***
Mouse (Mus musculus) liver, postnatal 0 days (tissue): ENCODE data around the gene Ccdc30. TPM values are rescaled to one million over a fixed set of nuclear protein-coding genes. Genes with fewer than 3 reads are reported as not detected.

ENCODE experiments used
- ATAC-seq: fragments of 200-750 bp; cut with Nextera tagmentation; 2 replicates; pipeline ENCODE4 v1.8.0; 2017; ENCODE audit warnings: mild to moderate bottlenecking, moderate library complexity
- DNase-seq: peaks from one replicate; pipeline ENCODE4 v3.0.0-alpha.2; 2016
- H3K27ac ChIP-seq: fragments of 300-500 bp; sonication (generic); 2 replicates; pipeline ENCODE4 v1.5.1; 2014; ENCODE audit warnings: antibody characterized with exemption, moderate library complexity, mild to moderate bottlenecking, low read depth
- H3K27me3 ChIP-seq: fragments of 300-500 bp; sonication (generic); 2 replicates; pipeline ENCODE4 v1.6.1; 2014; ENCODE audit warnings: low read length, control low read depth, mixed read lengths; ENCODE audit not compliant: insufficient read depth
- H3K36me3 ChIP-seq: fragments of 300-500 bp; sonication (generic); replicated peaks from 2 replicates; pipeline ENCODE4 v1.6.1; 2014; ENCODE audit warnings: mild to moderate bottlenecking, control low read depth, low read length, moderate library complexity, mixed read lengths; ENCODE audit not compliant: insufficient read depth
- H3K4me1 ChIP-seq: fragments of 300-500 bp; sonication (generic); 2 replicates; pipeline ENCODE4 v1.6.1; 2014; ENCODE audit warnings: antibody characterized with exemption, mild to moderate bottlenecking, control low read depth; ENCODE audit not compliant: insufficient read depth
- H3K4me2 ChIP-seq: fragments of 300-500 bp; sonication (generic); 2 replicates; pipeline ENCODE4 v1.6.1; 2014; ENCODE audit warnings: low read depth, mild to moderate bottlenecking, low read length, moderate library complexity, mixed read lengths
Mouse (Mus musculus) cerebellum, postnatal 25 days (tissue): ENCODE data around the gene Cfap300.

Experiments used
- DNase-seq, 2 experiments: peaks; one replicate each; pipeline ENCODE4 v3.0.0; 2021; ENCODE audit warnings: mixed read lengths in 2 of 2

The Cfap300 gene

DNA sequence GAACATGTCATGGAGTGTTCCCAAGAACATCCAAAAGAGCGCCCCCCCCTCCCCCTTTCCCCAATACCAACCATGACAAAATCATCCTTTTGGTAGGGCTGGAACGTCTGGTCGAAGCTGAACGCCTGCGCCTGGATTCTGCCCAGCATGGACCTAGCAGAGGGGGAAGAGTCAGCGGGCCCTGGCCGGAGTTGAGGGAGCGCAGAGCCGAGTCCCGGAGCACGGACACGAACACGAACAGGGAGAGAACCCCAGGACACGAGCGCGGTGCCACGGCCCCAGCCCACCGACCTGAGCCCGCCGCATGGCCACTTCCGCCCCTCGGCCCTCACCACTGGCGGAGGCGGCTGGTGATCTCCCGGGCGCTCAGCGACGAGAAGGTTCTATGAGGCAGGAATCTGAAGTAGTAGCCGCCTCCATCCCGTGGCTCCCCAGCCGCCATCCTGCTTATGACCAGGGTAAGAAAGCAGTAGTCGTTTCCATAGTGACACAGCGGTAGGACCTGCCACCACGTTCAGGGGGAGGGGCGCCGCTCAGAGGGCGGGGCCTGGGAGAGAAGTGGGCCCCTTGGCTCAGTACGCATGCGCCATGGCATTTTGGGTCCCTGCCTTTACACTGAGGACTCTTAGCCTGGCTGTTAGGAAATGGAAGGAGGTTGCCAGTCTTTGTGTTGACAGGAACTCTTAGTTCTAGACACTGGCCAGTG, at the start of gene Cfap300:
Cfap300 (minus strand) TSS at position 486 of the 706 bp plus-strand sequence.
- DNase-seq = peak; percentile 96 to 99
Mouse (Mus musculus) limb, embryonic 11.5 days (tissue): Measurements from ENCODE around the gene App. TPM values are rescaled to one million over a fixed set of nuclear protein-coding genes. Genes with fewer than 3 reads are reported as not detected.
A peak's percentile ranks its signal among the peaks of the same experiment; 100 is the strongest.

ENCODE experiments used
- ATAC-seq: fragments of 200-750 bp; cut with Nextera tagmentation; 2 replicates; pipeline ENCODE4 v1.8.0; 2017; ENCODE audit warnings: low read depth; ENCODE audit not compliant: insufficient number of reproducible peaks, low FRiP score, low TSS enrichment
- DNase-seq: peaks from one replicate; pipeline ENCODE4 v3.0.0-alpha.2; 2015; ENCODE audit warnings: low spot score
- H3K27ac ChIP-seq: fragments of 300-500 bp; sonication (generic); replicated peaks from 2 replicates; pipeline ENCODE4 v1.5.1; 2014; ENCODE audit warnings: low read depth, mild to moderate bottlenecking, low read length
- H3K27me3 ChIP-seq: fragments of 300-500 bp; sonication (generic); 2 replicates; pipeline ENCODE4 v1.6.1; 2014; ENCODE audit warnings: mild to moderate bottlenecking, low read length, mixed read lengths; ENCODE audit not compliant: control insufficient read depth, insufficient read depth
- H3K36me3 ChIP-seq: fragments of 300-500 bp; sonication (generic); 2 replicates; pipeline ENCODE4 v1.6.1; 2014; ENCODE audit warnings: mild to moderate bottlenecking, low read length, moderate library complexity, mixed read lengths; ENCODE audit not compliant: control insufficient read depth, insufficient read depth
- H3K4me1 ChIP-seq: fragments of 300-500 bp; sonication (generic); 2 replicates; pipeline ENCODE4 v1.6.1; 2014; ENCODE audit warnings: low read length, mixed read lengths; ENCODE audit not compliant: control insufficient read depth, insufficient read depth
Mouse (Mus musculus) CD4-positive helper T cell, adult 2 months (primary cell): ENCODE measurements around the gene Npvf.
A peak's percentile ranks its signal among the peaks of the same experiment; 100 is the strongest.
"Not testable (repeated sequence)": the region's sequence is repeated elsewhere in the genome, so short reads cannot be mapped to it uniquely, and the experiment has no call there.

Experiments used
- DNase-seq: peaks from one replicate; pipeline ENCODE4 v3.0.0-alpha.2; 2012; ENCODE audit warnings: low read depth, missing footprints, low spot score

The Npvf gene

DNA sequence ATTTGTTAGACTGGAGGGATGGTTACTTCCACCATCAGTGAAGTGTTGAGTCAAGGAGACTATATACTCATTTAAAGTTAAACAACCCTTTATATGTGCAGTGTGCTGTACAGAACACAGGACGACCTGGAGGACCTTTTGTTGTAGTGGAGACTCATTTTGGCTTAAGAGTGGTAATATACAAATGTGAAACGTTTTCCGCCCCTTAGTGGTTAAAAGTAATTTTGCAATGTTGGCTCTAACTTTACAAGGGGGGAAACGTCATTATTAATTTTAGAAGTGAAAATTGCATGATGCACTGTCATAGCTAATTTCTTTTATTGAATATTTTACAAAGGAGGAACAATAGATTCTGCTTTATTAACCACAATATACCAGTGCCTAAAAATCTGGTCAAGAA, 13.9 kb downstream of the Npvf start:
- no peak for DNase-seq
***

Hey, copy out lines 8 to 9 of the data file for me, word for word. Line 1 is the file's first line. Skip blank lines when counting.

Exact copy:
- H3K4me1 ChIP-seq: fragments of 300-500 bp; sonication (generic); 2 replicates; pipeline ENCODE4 v1.6.1; 2014; ENCODE audit warnings: antibody characterized with exemption, mild to moderate bottlenecking, control low read depth; ENCODE audit not compliant: insufficient read depth
- H3K4me2 ChIP-seq: fragments of 300-500 bp; sonication (generic); 2 replicates; pipeline ENCODE4 v1.6.1; 2014; ENCODE audit warnings: low read depth, mild to moderate bottlenecking, low read length, moderate library complexity, mixed read lengths